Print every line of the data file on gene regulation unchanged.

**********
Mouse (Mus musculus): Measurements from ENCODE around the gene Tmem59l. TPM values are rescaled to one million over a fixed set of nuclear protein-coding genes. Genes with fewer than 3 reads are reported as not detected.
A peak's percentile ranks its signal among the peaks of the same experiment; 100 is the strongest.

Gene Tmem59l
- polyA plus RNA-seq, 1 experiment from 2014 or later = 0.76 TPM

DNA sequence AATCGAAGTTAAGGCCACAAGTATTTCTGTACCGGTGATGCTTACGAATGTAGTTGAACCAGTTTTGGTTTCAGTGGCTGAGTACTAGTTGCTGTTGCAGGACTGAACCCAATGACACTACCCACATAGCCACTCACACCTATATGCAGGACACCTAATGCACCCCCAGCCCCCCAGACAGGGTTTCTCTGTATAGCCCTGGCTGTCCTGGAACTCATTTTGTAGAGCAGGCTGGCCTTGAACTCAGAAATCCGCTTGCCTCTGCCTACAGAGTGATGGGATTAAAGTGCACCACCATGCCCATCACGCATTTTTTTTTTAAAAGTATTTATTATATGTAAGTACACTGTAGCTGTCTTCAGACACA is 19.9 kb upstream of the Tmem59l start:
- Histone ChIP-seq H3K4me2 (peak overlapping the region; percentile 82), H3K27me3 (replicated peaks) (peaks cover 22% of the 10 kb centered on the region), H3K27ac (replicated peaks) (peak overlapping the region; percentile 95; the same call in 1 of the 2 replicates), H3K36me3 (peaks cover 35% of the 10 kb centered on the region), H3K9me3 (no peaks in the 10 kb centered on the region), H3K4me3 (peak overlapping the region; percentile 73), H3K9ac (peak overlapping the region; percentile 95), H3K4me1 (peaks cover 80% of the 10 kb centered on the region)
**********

Mouse (Mus musculus): Measurements from ENCODE around the gene Tmem59l. TPM values are rescaled to one million over a fixed set of nuclear protein-coding genes. Genes with fewer than 3 reads are reported as not detected.
A peak's percentile ranks its signal among the peaks of the same experiment; 100 is the strongest.

Gene Tmem59l
- polyA plus RNA-seq, 1 experiment from 2014 or later = 0.76 TPM

DNA sequence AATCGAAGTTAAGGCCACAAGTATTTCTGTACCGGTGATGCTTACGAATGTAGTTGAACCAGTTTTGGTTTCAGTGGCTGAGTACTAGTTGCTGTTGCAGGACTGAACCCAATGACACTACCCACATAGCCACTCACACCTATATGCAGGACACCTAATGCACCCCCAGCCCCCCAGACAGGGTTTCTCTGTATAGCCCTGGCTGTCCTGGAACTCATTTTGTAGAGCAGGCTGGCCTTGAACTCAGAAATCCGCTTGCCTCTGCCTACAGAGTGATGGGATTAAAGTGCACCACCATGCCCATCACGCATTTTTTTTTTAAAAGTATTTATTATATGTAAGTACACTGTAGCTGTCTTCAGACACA is 19.9 kb upstream of the Tmem59l start:
- Histone ChIP-seq H3K4me2 (peak overlapping the region; percentile 82), H3K27me3 (replicated peaks) (peaks cover 22% of the 10 kb centered on the region), H3K27ac (replicated peaks) (peak overlapping the region; percentile 95; the same call in 1 of the 2 replicates), H3K36me3 (peaks cover 35% of the 10 kb centered on the region), H3K9me3 (no peaks in the 10 kb centered on the region), H3K4me3 (peak overlapping the region; percentile 73), H3K9ac (peak overlapping the region; percentile 95), H3K4me1 (peaks cover 80% of the 10 kb centered on the region)